Likely, the customer didn’t realize these features were possible in the product. Therefore, if you omit developing features, customers would not be affected.  

Having a product with exciting features and then marketing them can give you an essential competitive advantage. However, finding these features will require a lot of brainstorming.

Performance features are the ones that customers expect, and not having them would lead to dissatisfaction for the customer.  

There is a key difference between performance features and basic features. When you implement performance features well, the customer will view it favorably.  

An ideal example would be when creating an account for a service online. Every website requires you to have some mechanism to log in. But if a product supports multiple single sign-in options, that would be viewed favorably.

Insignificant features will have little impact on a user’s satisfaction regardless of whether you implement them or not. You should cut these features since they require extra time and resources to implement without significant results.  

An excellent example of an insignificant feature would be changing the outlook of cold emails to make them more appealing. It is unlikely to care if the email names them specifically if it is sent out in mass anyway.

Reverse features are not beneficial to the customer. They bring some limitations while implementing another feature, which hinders the customer experience.  

Supposes you are uncertain about how customers will receive a particular feature. In that case, you can perform user research to understand your target audience better.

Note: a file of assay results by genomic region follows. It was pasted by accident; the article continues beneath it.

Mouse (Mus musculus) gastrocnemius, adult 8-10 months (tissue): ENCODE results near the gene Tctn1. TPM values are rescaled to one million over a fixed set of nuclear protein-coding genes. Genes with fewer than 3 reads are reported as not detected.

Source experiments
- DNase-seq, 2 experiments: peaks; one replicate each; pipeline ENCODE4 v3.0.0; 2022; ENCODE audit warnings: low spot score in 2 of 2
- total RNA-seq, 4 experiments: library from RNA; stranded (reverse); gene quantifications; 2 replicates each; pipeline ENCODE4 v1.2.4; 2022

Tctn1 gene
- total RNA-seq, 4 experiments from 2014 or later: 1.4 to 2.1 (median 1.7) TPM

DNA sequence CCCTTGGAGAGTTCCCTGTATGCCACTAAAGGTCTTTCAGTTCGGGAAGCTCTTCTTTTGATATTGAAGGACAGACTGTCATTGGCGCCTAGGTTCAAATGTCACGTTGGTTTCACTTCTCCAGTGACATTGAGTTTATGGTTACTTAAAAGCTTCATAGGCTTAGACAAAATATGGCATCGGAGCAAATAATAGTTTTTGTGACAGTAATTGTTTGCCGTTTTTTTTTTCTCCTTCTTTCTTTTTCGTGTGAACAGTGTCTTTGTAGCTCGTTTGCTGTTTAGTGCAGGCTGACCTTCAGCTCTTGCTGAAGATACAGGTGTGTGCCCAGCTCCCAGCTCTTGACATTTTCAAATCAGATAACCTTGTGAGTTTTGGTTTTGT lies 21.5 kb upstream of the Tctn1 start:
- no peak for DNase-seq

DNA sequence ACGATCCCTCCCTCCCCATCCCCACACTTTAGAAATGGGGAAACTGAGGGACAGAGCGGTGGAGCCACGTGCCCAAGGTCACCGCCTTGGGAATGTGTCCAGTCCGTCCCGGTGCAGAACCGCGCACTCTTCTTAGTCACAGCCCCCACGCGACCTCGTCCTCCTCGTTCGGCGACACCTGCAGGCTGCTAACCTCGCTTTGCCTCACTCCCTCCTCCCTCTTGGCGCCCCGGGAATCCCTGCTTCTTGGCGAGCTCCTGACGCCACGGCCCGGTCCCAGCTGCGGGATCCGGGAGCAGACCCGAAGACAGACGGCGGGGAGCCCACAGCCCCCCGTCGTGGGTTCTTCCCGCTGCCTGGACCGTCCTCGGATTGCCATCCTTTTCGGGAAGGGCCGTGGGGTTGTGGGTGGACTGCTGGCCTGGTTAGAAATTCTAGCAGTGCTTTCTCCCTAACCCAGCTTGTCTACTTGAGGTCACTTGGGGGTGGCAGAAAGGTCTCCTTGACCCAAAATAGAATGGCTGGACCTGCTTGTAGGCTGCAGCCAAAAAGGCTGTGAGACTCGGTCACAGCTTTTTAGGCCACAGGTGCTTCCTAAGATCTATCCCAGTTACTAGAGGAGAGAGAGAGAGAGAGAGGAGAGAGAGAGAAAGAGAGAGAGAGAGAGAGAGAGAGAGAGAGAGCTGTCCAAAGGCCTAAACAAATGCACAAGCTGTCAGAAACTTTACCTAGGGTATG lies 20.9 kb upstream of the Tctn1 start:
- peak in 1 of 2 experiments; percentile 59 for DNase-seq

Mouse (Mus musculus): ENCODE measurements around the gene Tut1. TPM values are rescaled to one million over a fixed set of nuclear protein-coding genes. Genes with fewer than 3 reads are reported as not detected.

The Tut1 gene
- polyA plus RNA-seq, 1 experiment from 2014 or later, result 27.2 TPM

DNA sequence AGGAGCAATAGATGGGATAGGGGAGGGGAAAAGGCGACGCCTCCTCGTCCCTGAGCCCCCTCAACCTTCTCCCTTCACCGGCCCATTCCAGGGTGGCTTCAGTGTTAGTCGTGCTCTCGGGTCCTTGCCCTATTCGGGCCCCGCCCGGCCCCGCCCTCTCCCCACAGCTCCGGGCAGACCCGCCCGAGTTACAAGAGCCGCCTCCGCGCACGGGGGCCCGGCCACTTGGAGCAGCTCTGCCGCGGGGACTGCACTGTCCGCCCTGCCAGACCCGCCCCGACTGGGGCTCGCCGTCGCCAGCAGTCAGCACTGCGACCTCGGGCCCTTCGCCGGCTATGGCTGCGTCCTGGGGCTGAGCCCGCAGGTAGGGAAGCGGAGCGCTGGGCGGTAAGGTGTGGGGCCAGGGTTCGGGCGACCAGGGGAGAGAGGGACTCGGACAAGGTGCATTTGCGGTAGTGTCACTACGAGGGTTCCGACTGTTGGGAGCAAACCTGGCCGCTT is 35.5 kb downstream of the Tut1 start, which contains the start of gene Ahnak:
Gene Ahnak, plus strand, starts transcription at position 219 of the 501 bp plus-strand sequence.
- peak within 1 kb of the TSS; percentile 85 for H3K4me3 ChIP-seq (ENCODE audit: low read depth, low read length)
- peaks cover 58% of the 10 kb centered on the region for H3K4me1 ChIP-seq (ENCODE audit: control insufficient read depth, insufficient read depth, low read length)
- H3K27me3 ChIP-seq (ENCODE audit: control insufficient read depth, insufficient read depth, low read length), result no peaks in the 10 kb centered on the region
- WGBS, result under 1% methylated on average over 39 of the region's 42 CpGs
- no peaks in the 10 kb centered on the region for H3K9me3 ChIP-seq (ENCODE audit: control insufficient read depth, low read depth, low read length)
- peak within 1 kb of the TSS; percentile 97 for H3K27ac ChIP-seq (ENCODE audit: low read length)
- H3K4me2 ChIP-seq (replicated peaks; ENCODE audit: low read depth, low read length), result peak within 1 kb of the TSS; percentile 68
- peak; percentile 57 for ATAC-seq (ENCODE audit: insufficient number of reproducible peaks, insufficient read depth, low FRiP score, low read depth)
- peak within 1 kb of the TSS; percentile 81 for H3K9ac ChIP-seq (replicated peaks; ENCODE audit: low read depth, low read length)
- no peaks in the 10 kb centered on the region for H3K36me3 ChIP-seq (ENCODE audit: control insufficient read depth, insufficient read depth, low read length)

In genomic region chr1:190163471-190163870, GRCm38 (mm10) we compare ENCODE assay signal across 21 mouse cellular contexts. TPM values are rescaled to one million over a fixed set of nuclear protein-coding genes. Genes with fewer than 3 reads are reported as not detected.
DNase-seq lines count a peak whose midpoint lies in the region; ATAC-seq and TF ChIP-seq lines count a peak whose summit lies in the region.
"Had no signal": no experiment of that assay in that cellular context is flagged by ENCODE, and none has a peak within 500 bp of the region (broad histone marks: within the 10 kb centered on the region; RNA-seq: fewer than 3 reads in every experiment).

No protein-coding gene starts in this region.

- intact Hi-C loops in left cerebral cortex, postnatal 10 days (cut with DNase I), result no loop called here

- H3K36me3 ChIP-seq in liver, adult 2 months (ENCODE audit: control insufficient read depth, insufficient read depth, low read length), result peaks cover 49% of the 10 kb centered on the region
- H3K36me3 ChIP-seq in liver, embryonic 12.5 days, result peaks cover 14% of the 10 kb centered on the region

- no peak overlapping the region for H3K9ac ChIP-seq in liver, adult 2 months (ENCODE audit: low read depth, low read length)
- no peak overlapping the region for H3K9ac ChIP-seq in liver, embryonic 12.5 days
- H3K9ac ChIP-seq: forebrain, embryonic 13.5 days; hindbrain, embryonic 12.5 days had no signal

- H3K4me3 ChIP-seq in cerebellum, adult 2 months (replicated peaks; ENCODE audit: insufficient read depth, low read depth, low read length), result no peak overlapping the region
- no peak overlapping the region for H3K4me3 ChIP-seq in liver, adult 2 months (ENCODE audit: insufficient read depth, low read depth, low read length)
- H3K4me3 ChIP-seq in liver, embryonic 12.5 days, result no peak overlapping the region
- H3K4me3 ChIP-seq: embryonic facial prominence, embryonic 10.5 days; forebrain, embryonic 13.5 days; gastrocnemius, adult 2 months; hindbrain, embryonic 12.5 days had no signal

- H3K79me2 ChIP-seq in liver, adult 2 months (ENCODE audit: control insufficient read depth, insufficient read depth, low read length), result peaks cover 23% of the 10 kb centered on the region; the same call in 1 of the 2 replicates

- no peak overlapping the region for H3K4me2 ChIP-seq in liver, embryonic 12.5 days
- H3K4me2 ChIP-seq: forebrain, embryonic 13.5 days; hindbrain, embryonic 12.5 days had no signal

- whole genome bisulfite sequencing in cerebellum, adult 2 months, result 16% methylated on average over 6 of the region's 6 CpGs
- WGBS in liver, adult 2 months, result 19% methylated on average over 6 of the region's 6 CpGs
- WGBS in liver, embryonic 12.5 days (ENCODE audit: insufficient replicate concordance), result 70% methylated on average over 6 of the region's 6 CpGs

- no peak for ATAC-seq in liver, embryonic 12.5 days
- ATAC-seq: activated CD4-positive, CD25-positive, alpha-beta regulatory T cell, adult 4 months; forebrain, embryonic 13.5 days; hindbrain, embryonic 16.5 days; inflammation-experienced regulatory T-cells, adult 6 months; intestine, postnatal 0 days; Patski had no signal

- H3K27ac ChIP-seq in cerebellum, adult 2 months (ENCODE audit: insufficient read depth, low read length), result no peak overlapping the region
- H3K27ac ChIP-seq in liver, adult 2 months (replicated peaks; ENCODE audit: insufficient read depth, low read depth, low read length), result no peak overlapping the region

You can use the Kano questionnaire to know the customer’s perspective. It would be to ask how satisfied a customer would be if they did/did not have a particular feature.  

Buy a Feature

One fun collaborative way to prioritize features is the ‘buy a feature’ game. 

The game is simple.  

Note down all the features that need to prioritize and assign them a specific price based on the amount of time/effort they will need.  

Then give yourself and your team a certain amount of money to buy the features of interest. 

The ideal amount of money for the game would be 3/4 of the total features cost in the game.  

The advantage of this activity is that suppose some features are too expensive for a single individual to purchase. In that case, they can collaborate with other team members to figure out what they truly value for the product’s benefit.  

Moreover, this is also helpful for involving stakeholders by allowing you to gain feedback on their value.

Speed Boat

Another fun collaborative game that can effectively prioritize features is the speedboat game.  

When you want to find issues and gaps in a product, sometimes people tend to sugarcoat the problem making it harder to discover.  

The speedboat game works as follows.  

Tell the people involved in the game that the product you are building is like a speedboat. However, it is held back by various anchors.  

The anchors represent the current issues in the product.  

Ask the players to note the anchors. Ask them how faster the speedboat would go if the anchors were not in the product.

Now, you take stock of all the anchors and speed. Then, you can prioritize the anchors with the highest impact on the user experience.

This method works well because it converts identifying the weakness of a product into a game. That circumvents the typical issue of people sugarcoating their experiences/problems.

This exercise can also be beneficial when you have a group of users perform the activity. They are the ones to use the product consistently and thus are most intimately familiar with it.

Rank Tasks Relatively

Let’s assume that you have five different tasks that need to get done. 

Rather than judging tasks against specific criteria, it may be easier to compare and determine which ones to do first.